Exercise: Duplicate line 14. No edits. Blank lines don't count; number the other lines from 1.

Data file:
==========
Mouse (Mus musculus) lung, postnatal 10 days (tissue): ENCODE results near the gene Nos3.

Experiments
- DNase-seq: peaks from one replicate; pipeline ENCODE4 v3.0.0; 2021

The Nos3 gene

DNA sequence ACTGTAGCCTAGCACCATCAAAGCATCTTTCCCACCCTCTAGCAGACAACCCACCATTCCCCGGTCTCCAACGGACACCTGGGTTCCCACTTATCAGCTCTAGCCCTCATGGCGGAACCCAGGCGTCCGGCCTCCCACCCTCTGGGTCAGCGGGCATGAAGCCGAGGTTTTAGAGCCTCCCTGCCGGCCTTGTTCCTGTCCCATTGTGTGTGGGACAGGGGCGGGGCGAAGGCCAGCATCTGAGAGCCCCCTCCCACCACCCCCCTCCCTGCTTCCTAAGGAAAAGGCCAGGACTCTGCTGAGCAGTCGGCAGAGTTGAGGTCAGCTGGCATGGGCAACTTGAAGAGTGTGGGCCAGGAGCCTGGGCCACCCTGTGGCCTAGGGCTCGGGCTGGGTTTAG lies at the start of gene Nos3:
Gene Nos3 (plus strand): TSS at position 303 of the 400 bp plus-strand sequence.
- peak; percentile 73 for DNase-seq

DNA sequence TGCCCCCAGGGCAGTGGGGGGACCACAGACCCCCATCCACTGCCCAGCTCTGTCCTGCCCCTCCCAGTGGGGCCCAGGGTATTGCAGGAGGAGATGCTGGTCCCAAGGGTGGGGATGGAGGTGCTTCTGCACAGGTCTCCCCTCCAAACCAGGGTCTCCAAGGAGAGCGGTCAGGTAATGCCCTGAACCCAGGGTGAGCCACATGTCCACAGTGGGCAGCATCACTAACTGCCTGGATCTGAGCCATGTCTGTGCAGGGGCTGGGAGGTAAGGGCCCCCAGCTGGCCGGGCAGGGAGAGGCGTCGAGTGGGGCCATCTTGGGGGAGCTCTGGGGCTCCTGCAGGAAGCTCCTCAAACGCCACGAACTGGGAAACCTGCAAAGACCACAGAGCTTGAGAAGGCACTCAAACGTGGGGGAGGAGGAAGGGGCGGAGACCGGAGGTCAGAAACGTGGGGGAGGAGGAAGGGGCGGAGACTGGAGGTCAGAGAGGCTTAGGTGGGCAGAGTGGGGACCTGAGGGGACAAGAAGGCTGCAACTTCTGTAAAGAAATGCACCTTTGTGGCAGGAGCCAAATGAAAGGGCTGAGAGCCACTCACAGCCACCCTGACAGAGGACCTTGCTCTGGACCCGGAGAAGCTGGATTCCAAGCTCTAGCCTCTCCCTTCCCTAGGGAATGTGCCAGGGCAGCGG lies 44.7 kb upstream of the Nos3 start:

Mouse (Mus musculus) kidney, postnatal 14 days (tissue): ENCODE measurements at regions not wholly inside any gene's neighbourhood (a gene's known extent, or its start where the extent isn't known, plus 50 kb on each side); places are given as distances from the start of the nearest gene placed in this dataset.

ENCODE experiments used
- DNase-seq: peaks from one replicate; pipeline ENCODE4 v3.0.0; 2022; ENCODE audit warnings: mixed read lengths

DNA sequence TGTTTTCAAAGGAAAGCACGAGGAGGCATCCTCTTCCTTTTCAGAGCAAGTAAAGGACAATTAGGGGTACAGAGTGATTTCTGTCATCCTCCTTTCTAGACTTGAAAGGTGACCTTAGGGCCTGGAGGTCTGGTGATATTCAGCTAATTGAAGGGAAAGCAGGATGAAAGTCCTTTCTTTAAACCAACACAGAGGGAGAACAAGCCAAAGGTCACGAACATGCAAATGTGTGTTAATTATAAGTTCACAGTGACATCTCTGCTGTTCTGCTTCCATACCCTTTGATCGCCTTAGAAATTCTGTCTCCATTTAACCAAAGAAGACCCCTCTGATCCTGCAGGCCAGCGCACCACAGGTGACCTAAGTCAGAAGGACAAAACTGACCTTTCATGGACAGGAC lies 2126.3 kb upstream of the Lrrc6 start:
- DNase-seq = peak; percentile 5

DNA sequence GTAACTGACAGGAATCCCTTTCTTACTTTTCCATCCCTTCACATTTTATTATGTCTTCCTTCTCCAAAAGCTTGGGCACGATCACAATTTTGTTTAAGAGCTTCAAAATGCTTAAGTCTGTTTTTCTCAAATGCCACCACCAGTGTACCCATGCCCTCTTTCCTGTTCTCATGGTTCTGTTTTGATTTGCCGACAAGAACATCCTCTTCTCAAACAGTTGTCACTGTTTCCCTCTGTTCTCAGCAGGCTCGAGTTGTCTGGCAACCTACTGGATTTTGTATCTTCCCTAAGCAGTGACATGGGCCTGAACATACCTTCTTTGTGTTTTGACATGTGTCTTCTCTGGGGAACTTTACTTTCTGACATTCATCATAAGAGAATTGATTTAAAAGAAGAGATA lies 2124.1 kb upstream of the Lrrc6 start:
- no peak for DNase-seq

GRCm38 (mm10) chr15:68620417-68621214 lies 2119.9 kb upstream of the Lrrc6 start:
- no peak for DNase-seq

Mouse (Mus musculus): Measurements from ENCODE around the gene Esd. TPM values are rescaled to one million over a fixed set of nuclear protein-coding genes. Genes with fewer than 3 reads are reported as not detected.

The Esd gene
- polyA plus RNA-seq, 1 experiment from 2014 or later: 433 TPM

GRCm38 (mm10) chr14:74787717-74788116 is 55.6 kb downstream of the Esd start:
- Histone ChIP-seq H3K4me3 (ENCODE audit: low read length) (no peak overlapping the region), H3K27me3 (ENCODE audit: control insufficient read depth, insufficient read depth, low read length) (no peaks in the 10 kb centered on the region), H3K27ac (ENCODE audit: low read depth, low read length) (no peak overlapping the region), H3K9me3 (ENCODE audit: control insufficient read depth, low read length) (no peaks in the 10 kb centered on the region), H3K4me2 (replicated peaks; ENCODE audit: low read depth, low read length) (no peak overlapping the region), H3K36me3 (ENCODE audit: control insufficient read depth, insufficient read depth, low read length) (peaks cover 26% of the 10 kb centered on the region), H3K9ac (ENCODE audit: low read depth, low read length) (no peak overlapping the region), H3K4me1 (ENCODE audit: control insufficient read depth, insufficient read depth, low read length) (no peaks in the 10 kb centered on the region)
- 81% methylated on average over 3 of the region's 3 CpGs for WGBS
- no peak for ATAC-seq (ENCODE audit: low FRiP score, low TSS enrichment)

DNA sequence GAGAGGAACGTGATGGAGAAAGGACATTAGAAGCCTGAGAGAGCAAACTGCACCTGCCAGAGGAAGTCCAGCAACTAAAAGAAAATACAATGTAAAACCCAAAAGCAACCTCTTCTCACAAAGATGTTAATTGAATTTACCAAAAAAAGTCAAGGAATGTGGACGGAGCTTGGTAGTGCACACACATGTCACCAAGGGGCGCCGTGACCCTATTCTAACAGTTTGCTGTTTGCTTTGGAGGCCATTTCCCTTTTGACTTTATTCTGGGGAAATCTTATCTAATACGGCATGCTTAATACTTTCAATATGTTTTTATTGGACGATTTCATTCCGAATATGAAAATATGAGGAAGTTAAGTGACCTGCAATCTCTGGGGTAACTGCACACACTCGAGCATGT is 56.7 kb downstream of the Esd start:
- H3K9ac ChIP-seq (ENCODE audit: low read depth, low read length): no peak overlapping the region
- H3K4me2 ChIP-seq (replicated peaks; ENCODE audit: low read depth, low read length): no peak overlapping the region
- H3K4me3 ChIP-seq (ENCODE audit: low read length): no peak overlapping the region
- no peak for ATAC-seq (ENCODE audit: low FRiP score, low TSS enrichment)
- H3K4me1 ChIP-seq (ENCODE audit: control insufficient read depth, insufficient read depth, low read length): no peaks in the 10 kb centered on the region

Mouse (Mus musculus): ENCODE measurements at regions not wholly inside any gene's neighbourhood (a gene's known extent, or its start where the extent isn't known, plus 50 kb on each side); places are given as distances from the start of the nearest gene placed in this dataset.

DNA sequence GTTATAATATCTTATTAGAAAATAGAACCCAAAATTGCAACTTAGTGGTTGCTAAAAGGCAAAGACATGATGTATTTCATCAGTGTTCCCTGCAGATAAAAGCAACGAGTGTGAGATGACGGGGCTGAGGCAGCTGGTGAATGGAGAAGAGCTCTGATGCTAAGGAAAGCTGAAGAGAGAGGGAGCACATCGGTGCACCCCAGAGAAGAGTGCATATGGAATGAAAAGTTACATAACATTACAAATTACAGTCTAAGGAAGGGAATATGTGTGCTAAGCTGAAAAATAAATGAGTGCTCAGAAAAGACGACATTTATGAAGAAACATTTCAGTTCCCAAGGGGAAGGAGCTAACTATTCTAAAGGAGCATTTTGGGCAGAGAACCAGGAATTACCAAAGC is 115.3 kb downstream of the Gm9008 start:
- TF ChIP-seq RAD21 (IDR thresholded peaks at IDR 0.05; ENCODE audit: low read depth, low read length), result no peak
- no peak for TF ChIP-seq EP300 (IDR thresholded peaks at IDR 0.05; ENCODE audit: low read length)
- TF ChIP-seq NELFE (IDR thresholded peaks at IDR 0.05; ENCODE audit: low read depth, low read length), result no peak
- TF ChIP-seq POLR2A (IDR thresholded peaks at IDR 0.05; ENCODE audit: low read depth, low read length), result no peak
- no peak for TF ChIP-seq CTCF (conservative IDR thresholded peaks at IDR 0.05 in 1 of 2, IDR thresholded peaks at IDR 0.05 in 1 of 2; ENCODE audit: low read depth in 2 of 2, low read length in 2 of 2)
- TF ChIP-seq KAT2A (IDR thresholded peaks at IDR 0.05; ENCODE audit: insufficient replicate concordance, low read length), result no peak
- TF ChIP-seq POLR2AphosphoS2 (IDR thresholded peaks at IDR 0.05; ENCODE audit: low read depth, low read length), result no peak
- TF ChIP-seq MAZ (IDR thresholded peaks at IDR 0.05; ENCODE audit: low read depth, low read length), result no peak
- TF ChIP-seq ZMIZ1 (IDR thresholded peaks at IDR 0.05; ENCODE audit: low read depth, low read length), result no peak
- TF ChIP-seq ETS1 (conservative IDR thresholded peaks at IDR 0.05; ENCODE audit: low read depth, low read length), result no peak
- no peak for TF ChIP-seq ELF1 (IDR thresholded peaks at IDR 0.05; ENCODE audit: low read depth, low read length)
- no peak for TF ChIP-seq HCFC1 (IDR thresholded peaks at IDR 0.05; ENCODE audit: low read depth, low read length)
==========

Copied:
DNA sequence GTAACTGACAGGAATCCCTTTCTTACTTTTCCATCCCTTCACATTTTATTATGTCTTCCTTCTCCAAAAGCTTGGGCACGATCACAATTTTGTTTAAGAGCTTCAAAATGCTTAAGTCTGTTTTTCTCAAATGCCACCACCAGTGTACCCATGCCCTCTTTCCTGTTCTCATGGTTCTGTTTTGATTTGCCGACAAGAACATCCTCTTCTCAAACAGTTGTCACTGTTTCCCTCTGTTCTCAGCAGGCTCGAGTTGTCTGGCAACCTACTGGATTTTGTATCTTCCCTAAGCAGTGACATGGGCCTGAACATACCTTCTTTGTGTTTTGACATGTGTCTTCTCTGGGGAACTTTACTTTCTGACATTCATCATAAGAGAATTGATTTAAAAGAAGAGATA lies 2124.1 kb upstream of the Lrrc6 start: